Look for a classic truck. We have lots of vehicles and several thatbare original. Older vehicles without the computer and extra electronics that have not been tinkered with are getting harder tofind but they do exist.

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Quote:
Originally Posted by dontbuypotteryfromme View Post
Find a vehicle that can be fixed locally and you can find parts locally.
Everyone is probably tired of me saying this, but square body Chevys are the way go IMO. Cheap to buy, parts are cheap, easy to fix, and no computers. Basically everything is interchangeable, from engines to axles to body panels, and there are tons on the road and in parts yards. They are obviously a bit rough around the edges compared to a $50k new truck, and if that bothers you a new SUV might the way to go. But for low cost, off road performance, simplicity and reliability there is no question.

Over 100 million Chevy small blocks have been produced to date, and IMO it is one of the best engines ever designed. I get ~14mpg out of mine, but it is tired and desperately in need of a rebuild and my truck has a huge spare tire tied to the roof. You know, for better aerodynamics.

Some were also sold with diesels in the early 80s, if that's your thing. Less power but better mileage than the gas motors.


Quote:
Originally Posted by Woodswalker View Post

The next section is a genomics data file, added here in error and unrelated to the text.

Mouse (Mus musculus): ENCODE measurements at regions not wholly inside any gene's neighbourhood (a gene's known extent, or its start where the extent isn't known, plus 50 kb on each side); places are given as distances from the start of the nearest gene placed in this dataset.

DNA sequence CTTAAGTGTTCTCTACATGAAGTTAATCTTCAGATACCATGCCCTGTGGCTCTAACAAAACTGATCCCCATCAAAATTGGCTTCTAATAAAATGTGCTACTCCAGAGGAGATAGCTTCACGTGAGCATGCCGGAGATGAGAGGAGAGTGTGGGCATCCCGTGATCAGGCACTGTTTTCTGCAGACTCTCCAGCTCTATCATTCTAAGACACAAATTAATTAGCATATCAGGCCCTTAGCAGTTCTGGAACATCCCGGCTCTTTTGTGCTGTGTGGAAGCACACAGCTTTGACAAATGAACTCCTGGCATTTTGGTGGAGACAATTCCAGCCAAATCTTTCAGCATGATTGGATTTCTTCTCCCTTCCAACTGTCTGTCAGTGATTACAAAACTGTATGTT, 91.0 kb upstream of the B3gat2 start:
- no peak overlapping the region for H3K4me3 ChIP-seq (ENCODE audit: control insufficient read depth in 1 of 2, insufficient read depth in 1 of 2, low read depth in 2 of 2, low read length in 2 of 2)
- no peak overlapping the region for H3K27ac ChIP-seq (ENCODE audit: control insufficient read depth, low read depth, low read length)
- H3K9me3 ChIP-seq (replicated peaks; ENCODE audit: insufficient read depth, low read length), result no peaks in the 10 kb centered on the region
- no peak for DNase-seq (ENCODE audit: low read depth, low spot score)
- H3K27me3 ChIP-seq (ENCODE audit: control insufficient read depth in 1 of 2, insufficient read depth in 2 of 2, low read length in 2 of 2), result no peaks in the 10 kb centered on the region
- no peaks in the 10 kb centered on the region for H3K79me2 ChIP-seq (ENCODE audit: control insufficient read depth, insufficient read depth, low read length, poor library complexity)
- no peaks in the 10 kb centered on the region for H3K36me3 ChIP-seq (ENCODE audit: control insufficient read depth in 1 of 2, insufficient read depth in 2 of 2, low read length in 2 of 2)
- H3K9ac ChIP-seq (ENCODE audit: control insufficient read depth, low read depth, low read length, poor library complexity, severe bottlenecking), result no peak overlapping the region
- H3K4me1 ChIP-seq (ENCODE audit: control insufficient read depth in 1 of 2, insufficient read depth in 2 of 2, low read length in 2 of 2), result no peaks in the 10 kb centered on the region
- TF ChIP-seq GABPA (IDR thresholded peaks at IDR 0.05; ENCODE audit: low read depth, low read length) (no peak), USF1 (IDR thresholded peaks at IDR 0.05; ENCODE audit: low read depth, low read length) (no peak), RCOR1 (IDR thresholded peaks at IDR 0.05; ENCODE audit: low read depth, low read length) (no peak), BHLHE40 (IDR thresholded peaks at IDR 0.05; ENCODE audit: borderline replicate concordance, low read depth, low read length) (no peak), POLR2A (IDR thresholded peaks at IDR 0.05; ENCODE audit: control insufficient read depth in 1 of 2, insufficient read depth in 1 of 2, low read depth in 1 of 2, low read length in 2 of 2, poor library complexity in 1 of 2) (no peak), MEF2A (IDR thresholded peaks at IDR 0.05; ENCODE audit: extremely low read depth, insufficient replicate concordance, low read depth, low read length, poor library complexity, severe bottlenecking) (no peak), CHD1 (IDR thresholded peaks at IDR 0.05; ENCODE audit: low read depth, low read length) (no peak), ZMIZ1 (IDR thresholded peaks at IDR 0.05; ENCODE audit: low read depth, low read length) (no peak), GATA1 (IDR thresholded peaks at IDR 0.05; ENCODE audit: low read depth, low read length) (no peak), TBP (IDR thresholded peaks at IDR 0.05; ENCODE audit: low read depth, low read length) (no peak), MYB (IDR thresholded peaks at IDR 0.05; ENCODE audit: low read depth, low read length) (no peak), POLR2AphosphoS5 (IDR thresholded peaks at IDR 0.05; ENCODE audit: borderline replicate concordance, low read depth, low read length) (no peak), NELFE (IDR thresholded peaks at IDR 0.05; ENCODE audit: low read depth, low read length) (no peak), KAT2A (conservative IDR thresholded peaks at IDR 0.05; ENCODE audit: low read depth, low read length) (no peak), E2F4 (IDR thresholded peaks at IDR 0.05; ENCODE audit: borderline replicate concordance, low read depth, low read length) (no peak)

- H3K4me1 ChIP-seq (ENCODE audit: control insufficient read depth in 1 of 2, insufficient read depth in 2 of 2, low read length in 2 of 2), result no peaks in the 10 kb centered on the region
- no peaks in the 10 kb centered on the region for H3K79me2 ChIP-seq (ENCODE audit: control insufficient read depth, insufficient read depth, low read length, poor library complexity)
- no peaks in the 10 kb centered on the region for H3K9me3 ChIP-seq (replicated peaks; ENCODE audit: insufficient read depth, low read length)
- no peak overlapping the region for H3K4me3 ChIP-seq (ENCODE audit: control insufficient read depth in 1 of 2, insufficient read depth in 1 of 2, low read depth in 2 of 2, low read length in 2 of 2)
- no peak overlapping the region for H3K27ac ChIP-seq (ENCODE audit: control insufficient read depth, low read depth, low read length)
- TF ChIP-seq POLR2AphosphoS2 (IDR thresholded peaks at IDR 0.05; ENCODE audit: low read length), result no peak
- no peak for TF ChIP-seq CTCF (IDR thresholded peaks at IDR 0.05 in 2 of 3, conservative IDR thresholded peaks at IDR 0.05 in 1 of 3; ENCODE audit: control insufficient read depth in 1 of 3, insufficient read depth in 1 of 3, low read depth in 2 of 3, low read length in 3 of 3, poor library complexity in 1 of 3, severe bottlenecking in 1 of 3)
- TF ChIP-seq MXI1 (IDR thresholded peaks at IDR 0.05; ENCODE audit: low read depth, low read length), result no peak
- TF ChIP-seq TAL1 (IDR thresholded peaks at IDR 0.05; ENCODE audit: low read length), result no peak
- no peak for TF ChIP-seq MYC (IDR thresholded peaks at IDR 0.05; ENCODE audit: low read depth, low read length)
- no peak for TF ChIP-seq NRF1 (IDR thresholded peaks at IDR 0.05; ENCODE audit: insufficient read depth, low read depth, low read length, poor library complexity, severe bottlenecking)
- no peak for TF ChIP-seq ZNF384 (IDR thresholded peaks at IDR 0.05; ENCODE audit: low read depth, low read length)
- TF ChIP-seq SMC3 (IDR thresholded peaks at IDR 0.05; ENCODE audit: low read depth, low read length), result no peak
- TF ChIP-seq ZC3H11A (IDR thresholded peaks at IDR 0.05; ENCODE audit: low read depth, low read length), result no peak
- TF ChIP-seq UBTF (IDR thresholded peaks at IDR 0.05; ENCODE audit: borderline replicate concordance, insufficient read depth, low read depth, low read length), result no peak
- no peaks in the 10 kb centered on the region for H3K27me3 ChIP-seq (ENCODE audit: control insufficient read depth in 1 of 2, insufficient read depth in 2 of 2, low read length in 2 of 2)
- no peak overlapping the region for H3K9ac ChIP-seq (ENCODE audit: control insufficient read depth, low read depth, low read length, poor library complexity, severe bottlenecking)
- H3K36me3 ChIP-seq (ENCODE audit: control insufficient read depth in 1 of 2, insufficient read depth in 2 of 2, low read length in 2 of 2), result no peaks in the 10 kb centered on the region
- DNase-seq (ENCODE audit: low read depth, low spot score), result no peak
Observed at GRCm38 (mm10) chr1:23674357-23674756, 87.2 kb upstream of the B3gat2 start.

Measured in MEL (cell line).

Of course if it's a post grid down shtf event any gas or diesel run vehicle will be useless or at least have very limited use .
Also this. Have enough gas to get where you're going and wait for everything to calm down. If it doesn't, then dont plan on driving for too much longer.
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Old 06-16-2017, 04:20 AM
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Doesn't it depend on what type of SHTF event you are planning for ? If general society / financial system collapse, major geologic trauma (earthquake, giant meteor impact, tsunami) or some extreme weather event then conventional vehicles be they diesel or gas would be on the list of options. But if solar flare (coronal mass ejection) or man-made EMP - nothing made after about 1973 is going to run according to what I've read. If anyone has some hard data on EMP effects on modern vehicle electronics systems, I'd love to hear about that.
Old 06-16-2017, 11:25 AM
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I have had many fords and many chevy trucks. I've never had to replace an engine or transmission in the Chevys. I have only had one ford outlive any of my chevys in terms of mileage, but that one was used as a commuter and only driven by a 50 year old female. No towing or off road ever for that ford, and it had the 5.4. It lasted 400k but went through 2 transmissions.